A growing taste for artisanal gourmet goods in China is changing old notions about food and wine production in the country.
It has become a cliché that while China can quickly and effectively reproduce Western technology and manufacturing, the country’s efforts at recreating European artisanal delicacies fall short of success. When it comes to fine drink and cuisine, the words “Made in China” are often a turn-off for consumers. But attitudes are evolving as China’s culinary elite are finding creative ways to locally produce favorite European dishes and wines — with a Chinese spin, of course.
Boutique wineries are now becoming more common in China, with around 400 now spread across the country. Most of these are concentrated in the dry northern region of Ningxia, but winemakers are also growing grapes in places as diverse as Himalayan foothills and the deserts of the old Silk Road.
China is currently the eighth-largest wine producer in the world and will surpass Australia and Chile to be the sixth-largest by 2016, according to the international wine and spirits trade group Vinexpo. And the wines being made in China are growing in quality, as Jim Boyce, a Beijing wine blogger, noted in a recent interview with the Wall Street Journal.
“A few years ago, Chinese wine was terrible,” Boyce says. “Now it’s not. But the industry is still in its infancy.”
But for all the stigma surrounding Chinese wine, the stigma attached to China-made food products may be even greater. The country’s food scandals have been “a staple of international news since 2008,” when six infants died and 300,000 fell ill from baby formula laced with toxic melamine.
Moving past such stigma presents a considerable challenge to those that would like to broaden the palate’s of China’s consumers. But dozens of small producers in the country are now producing Western gourmet foods, including proscuitto, baguettes, truffles, buratta cheese, and caviar. The results have been surprisingly successful and “so far untouched by such scandals.”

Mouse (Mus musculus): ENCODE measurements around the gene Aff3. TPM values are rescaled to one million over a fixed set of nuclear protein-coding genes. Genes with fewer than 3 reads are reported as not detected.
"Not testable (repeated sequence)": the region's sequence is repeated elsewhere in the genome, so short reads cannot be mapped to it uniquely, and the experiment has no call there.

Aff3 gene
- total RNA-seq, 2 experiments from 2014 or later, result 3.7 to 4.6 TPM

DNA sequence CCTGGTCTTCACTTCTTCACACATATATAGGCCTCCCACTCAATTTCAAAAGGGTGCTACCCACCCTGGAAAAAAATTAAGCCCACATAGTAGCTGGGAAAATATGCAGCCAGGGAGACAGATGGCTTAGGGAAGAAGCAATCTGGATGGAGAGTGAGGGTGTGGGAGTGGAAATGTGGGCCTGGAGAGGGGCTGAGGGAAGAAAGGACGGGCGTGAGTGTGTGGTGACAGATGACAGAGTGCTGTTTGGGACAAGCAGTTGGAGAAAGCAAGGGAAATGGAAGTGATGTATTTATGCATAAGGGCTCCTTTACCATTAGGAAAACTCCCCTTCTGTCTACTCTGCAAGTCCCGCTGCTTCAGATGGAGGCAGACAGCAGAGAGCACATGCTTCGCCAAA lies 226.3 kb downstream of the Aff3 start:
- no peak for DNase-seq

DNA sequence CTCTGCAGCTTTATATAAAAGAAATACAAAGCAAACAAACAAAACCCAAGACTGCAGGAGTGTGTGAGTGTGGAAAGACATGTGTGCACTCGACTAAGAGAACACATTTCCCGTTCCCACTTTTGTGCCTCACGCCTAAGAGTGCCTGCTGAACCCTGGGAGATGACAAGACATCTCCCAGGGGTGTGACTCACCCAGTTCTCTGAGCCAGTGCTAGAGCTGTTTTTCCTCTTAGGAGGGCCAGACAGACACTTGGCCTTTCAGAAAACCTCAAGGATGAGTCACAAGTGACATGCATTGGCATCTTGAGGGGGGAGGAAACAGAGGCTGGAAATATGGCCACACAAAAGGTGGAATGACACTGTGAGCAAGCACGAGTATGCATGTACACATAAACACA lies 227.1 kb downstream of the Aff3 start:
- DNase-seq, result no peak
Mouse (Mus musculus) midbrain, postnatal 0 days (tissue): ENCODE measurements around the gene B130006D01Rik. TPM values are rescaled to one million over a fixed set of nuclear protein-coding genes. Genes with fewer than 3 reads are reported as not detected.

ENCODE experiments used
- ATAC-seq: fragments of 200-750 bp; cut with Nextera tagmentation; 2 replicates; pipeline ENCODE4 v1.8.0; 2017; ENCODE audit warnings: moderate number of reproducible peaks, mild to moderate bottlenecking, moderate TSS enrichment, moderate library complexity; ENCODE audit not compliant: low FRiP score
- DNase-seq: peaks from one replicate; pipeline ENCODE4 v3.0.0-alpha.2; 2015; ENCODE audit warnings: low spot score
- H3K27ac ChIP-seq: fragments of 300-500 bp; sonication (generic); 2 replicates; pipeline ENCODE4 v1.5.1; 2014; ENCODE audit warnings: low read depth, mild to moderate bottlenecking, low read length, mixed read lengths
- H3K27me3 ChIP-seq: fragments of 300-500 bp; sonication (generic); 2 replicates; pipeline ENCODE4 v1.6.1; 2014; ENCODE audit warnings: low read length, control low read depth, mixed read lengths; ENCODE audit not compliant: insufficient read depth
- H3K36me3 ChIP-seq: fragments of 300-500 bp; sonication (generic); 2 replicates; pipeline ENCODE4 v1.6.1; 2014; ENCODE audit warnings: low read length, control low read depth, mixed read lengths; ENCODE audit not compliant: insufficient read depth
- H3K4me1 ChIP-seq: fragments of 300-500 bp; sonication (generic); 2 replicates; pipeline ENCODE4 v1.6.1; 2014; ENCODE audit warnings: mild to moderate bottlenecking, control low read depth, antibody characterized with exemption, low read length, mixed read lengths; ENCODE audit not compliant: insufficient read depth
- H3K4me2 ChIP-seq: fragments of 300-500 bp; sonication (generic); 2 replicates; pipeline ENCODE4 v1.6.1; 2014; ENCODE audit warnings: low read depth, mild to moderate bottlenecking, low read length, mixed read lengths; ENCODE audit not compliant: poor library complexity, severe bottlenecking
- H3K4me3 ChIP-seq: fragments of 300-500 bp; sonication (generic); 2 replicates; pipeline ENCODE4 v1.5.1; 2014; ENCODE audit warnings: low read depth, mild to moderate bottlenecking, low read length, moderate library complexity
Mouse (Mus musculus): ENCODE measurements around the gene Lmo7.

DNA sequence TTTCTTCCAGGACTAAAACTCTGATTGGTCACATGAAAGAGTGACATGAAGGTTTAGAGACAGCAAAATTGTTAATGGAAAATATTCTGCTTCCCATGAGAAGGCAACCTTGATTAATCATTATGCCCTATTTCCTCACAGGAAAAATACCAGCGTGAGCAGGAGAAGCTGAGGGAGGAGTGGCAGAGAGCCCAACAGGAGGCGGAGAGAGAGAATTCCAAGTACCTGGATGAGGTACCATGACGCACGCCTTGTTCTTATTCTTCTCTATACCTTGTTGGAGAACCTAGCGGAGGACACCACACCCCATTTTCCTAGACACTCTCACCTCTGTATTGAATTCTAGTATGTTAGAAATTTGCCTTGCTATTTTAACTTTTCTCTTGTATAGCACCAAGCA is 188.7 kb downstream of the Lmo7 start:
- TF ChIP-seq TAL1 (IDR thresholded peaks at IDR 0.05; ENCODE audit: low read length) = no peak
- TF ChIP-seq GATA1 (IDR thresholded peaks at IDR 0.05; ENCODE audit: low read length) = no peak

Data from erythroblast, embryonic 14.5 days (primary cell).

For the past decade, China’s caviar industry has been exporting their product to Europe, the U.S., Japan, and Russia, and winning accolades. In 1997, Siberian sturgeon was first imported to a research station on the Amur River on the Chinese/Russian border. The industry took off after a visiting French scientist suggested harvesting the fishes’ eggs. Today, Chinese caviar is served in first-class air cabins and accounts for 20 percent of the world output. What’s more, China’s caviar industry is sustainable, a chief concern considering the problems with poaching and overfishing in the Caspian Sea. However, caviar is still sold with Cyrillic labels to make it look Russian, so the made-in-China stigma persists.
Some Chinese restaurants have also embraced the local. Take Madison, for instance, an upscale restaurant in the former French Concession of Shanghai, which serves only locally sourced produce and boasts a menu that “reads like a lesson in Chinese geography.” Some of the offerings include truffles and morels from the Himalayan foothills of Yunnan, smoked trout from the coastal waters of Fujian, and Wagyu tenderloin from the fields of Dalian.
Madison’s chef-owner, Austin Hu, says that Chinese produce “can be better” than Western ingredients, but notes that many customers are still skeptical of locally sourced food. The high prices of the items on the menu is also a concern. But Hu has also found that many are coming to trust his restaurant’s food sources.
“During the bird-flu scare, we sold more chicken than ever,” says Hu’s cousin, Garrett, who helps run Madison. “People trust our sourcing.”
Exporting artisanal cheese to China has proved more difficult, as many Chinese are lactose intolerant and have difficulty digesting it. But Liu Yang, “one of the first to produce French artisanal cheese in China,” says locals have warmed up to his product. Health issues also have a hand in the cheese’s reception.
“Parents want their kids to have safe, real food,” Yang says. “When they come to my shop, I explain where my milk comes from and how the cheese is made.”
Yang says that food’s paramount importance in China’s culture will continue to drive culinary innovation in the country.
“Food culture is very important to all Chinese people, and they are open to new tastes,” Yang says. “The rich and the poor go to restaurants regularly. Eating is the most enjoyable thing in life.”
image credit: Sergio Tittarini